Next, NASA is currently planning on building a Lunar Orbital Platform Gateway. This will be an orbiting space station around the Moon! It’s a Crew-tended gateway in Lunar orbit and it’s going to be used as a staging point for missions to the moon and Mars and a platform for science. It will bring commercial and international partnerships as well as help develop landing capabilities for future planetary missions.

  • So right now we’re using the International Space Station to test capabilities for living in space
  • So in 2020, they’ll launch SLS and Orion into cislunar space
  • They want to go to the surface on the Moon with commercial landers
  • Mars is still part of their plan!
  • Mars 2020 rover to separate Oxygen from the atmosphere

NASA is allowing 6 commercial companies to build lunar habitats and NASA will take the bests parts of those to develop a blueprint for a standard build. The speaker actually asked that if you have any great ideas of scientific experiments to include on the space station, to send it their way.

Here’s what NASA is doing NOW:

  • LOP-G is being built as a jumping off point for deep space missions
  • NASA is planning several robotic missions to the Moon, including
    • Search for ice in craters in the Lunar polar regions
    • 13 cubesats into lunar orbit in 2020
    • Lunar Flashlight
    • Lockheed Martin is testing a new infrared camera for the surface of the moon
    • NASA has a partnership with the Korean Space Agency to test an imager in the permanent shadows of craters on the Moon
  • NASA also is making arrangements to work with commercial companies to get equipment to the surface of the moon so it is there and ready for humans when they get there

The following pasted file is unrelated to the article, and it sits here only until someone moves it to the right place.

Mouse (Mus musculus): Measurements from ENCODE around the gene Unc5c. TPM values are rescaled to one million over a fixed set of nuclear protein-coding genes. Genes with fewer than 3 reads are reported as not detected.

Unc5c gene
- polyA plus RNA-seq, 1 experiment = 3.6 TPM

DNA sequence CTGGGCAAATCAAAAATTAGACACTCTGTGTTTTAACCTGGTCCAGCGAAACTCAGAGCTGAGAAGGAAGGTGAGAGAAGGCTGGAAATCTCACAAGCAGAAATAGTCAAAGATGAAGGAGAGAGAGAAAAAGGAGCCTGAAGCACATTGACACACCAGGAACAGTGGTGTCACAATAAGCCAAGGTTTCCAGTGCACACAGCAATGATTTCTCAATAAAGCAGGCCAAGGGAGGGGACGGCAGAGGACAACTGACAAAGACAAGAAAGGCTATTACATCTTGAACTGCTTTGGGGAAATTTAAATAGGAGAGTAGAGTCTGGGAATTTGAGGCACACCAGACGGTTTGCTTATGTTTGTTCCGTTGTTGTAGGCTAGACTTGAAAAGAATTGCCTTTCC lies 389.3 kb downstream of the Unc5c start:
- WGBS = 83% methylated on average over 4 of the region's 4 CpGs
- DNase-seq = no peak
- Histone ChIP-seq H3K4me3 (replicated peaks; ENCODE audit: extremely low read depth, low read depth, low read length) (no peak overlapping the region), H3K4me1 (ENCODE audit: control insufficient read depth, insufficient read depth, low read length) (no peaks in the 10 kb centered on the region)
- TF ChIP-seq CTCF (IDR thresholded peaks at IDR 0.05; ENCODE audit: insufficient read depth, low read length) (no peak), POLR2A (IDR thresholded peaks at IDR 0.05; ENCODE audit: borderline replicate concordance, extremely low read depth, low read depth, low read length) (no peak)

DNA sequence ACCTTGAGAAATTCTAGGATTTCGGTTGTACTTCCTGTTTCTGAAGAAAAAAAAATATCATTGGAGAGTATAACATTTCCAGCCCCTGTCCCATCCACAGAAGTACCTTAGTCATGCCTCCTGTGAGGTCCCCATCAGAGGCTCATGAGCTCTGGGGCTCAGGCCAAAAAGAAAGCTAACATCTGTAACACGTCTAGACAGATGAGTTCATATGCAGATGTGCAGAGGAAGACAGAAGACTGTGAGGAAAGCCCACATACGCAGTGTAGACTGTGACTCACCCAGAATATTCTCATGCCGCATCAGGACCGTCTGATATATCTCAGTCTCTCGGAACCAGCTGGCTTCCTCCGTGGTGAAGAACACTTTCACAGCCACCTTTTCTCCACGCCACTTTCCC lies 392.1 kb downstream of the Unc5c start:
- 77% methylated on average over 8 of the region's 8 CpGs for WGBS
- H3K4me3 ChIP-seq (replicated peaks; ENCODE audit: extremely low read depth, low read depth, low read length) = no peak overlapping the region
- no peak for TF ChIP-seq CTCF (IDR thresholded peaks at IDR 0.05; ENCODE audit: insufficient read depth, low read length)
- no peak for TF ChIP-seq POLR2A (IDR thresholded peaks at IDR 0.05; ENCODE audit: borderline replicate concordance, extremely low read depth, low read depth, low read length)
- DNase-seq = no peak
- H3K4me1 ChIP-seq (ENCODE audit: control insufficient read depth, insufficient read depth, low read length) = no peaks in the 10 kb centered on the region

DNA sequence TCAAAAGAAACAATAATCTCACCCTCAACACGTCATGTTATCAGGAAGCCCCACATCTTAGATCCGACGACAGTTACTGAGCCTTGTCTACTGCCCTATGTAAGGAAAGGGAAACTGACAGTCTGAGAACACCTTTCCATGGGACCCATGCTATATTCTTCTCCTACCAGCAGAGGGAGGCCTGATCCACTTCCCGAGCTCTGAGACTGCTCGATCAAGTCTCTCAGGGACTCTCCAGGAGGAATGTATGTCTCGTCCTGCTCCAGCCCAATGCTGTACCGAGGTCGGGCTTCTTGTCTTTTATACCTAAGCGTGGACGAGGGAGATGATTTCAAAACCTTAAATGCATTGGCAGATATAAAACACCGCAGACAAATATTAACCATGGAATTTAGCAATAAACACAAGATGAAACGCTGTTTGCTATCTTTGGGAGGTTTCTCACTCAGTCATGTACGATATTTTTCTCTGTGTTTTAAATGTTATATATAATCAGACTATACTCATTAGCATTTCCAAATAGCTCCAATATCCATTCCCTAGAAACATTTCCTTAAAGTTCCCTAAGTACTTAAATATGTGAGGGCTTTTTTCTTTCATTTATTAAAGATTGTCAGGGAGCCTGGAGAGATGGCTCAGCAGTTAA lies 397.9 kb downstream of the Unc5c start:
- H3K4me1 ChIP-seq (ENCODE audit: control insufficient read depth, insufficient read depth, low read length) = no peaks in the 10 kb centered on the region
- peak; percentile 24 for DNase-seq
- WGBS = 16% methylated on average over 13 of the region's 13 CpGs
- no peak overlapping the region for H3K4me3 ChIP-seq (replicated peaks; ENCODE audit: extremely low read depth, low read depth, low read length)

• NASA also formed a new program called the Lunar Discovery and Exploration Program where they hope to fly multiple and frequent science missions to the surface of the moon using commercial landers
  • Which will slowly scaling up to Human sized landers
    • Ascent stages for future return missions
    • Infrastructure for us to live and work there
    • So in 2022 and 2024, they send midsize landers (500-1000kg of payload). These will act as:
  • Overview:
    • LRO search for landing sites 
    • 2019/2020 Human return to moon in Orion 
    • 2022 first element gateway will be launched 
    • LOPG will have its initial capabilities launched and integrated in 2024
    • Commercial landers in 2024 that will grow to human scale
  • It may sound like a lot, but we are preparing so that when we get there, we can stay there.

After this really informative session with the NASA representative, I was able to catch up with Joshua Castro, CEO of InStarz, a company designed inflatable lunar habitats for the Moon and eventually Mars. In fact, this could be one of the companies NASA contracts to build a habitat. Although they are still in early stages, you have to hear about this


  • Their session was Inflatable Lunar Base?
  • So young…. 19 years old, presenting to people who are really experienced in the Space industry, how does it feel to bring this new energy to this conference?